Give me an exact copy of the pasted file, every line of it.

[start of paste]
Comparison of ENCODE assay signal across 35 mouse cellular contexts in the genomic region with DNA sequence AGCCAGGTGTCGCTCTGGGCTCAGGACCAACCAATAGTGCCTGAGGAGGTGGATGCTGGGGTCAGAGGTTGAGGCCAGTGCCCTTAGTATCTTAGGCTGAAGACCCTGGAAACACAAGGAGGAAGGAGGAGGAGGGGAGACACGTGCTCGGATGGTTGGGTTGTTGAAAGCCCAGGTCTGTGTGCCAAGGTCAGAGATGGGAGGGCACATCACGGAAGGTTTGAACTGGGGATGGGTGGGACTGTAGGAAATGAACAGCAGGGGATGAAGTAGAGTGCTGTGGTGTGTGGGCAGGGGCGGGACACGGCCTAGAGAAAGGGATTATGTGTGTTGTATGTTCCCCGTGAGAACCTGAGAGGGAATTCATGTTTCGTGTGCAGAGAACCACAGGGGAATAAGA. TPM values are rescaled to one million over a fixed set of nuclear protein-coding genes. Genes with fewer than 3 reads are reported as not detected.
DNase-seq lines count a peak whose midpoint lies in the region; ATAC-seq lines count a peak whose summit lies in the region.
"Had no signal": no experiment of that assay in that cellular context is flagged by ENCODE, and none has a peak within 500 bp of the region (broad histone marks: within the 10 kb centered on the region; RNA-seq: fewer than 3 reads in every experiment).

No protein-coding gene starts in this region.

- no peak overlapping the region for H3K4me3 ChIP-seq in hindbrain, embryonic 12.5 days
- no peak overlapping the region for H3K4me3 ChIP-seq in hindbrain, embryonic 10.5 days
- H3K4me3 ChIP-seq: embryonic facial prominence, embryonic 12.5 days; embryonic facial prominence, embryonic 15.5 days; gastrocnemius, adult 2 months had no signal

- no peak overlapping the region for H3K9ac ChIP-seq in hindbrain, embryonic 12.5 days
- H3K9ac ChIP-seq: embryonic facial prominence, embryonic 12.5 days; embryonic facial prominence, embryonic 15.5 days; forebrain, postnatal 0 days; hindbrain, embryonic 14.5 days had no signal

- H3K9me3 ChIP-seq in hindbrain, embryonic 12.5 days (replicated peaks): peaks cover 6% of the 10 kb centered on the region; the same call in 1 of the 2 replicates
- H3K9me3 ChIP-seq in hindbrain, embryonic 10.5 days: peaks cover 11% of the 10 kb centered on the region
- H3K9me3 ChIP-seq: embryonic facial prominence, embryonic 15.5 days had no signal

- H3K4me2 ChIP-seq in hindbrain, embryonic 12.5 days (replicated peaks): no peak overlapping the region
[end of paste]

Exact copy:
Comparison of ENCODE assay signal across 35 mouse cellular contexts in the genomic region with DNA sequence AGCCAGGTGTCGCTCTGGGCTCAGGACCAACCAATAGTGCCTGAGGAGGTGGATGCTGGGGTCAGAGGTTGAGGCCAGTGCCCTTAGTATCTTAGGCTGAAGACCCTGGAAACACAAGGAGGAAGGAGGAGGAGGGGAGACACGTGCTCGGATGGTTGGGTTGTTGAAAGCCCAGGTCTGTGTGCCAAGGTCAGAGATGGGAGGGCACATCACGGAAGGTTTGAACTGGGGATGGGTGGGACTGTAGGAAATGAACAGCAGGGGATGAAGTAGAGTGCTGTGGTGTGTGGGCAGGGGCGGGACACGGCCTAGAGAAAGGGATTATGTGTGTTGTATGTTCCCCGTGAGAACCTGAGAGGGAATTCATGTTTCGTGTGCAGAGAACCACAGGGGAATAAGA. TPM values are rescaled to one million over a fixed set of nuclear protein-coding genes. Genes with fewer than 3 reads are reported as not detected.
DNase-seq lines count a peak whose midpoint lies in the region; ATAC-seq lines count a peak whose summit lies in the region.
"Had no signal": no experiment of that assay in that cellular context is flagged by ENCODE, and none has a peak within 500 bp of the region (broad histone marks: within the 10 kb centered on the region; RNA-seq: fewer than 3 reads in every experiment).

No protein-coding gene starts in this region.

- no peak overlapping the region for H3K4me3 ChIP-seq in hindbrain, embryonic 12.5 days
- no peak overlapping the region for H3K4me3 ChIP-seq in hindbrain, embryonic 10.5 days
- H3K4me3 ChIP-seq: embryonic facial prominence, embryonic 12.5 days; embryonic facial prominence, embryonic 15.5 days; gastrocnemius, adult 2 months had no signal

- no peak overlapping the region for H3K9ac ChIP-seq in hindbrain, embryonic 12.5 days
- H3K9ac ChIP-seq: embryonic facial prominence, embryonic 12.5 days; embryonic facial prominence, embryonic 15.5 days; forebrain, postnatal 0 days; hindbrain, embryonic 14.5 days had no signal

- H3K9me3 ChIP-seq in hindbrain, embryonic 12.5 days (replicated peaks): peaks cover 6% of the 10 kb centered on the region; the same call in 1 of the 2 replicates
- H3K9me3 ChIP-seq in hindbrain, embryonic 10.5 days: peaks cover 11% of the 10 kb centered on the region
- H3K9me3 ChIP-seq: embryonic facial prominence, embryonic 15.5 days had no signal

- H3K4me2 ChIP-seq in hindbrain, embryonic 12.5 days (replicated peaks): no peak overlapping the region